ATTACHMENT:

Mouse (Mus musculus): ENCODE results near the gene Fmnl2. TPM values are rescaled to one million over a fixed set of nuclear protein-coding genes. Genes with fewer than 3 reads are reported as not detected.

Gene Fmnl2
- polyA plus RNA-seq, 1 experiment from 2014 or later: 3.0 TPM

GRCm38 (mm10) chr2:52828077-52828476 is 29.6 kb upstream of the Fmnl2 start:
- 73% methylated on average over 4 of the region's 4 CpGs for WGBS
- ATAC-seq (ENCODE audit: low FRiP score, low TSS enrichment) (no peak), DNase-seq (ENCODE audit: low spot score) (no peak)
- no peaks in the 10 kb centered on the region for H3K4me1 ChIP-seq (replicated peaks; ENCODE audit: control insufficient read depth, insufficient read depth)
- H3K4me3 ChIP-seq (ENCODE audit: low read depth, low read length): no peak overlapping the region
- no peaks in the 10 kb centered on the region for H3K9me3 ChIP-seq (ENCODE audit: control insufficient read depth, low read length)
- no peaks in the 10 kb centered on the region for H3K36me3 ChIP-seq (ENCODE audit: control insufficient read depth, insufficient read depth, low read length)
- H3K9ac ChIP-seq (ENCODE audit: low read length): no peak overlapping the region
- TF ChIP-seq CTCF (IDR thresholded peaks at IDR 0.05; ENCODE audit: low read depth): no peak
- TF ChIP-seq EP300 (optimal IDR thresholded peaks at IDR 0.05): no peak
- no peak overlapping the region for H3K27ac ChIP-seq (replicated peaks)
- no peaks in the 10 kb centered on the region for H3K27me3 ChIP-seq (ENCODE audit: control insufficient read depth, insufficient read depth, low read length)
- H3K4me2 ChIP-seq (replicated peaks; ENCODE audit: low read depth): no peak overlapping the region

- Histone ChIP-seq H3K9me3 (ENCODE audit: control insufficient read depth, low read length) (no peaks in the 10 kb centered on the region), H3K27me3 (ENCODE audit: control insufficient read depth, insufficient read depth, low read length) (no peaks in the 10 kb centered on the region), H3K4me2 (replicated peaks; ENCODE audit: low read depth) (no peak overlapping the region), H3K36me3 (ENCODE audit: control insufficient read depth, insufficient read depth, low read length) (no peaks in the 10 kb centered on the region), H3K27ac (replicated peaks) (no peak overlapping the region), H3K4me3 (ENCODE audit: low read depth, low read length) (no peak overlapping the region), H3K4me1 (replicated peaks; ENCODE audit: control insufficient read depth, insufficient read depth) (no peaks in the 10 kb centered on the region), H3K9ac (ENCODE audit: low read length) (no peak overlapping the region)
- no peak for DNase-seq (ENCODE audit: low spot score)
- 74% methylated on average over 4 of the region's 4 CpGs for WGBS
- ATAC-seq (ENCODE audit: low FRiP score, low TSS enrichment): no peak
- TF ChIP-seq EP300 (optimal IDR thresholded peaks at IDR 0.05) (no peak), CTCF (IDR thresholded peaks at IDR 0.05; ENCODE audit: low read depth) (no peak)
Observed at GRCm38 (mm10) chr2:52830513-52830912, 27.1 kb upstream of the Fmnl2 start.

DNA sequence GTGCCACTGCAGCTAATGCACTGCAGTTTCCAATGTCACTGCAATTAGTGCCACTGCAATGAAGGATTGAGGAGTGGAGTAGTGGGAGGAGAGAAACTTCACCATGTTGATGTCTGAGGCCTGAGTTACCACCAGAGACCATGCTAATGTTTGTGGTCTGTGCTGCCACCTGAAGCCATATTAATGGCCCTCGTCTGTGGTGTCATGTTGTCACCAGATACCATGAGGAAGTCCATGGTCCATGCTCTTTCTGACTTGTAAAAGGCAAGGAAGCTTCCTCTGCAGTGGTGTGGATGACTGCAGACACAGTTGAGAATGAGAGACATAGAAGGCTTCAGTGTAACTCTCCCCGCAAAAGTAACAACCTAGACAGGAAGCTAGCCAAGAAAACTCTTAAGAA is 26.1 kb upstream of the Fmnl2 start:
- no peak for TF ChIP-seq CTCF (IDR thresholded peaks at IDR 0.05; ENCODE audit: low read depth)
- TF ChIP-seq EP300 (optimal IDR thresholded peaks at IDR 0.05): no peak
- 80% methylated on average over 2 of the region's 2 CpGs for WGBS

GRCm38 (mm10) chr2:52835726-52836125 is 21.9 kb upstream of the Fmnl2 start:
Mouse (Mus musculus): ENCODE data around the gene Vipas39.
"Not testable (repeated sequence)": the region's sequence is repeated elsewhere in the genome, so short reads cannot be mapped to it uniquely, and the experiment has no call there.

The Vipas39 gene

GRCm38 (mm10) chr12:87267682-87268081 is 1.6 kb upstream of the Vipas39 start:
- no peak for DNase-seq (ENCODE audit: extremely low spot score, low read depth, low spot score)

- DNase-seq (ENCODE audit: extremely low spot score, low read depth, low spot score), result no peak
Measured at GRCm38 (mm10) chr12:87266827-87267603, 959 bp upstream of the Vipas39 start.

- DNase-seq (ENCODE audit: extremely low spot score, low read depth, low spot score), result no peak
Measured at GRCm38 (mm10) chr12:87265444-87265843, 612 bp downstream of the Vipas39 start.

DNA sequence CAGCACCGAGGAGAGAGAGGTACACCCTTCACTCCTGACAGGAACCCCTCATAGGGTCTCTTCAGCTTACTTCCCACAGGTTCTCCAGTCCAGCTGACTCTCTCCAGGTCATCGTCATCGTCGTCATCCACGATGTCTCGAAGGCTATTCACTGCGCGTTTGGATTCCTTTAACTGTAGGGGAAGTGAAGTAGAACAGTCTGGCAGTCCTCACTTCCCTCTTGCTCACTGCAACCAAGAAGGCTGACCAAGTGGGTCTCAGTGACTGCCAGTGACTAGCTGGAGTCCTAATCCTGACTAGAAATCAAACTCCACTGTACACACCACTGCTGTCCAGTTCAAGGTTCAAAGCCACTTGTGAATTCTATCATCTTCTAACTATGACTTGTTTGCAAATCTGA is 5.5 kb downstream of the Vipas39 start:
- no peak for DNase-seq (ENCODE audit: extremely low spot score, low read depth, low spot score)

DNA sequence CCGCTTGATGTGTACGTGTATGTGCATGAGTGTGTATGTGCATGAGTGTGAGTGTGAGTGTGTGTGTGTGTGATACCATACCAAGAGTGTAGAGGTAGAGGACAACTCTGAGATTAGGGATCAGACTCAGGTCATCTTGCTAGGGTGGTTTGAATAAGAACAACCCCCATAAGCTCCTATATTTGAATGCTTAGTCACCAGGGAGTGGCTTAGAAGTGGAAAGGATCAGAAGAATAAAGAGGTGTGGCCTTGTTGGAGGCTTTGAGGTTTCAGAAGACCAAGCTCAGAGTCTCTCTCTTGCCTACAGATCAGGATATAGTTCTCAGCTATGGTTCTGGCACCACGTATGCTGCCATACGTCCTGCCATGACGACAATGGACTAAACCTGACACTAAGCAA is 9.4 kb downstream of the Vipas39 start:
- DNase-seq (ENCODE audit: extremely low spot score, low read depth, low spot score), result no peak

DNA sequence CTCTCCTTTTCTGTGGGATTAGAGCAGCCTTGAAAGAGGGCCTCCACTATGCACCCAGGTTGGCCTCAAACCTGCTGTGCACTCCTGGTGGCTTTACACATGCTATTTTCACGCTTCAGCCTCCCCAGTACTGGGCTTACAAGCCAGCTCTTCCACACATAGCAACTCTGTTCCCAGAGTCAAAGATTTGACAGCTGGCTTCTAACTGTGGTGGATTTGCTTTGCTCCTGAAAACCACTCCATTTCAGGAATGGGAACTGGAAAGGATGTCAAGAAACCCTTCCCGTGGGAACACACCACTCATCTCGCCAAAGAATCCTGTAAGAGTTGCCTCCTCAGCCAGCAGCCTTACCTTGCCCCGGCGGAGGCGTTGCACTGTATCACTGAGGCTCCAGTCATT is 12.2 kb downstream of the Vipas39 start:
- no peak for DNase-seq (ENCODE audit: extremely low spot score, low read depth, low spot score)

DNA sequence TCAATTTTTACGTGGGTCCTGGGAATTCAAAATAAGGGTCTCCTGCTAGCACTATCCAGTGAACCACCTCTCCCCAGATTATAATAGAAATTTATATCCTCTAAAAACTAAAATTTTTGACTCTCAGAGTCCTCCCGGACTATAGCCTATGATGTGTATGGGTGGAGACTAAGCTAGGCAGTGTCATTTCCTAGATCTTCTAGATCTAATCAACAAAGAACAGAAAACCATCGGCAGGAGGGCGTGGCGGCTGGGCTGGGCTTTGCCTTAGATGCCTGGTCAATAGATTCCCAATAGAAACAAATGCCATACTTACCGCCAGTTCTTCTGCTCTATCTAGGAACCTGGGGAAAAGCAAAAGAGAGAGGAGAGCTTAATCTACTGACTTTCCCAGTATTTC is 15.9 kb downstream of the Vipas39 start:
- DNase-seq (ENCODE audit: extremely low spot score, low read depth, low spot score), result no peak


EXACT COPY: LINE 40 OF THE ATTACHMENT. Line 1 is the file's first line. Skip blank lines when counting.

- DNase-seq (ENCODE audit: extremely low spot score, low read depth, low spot score), result no peak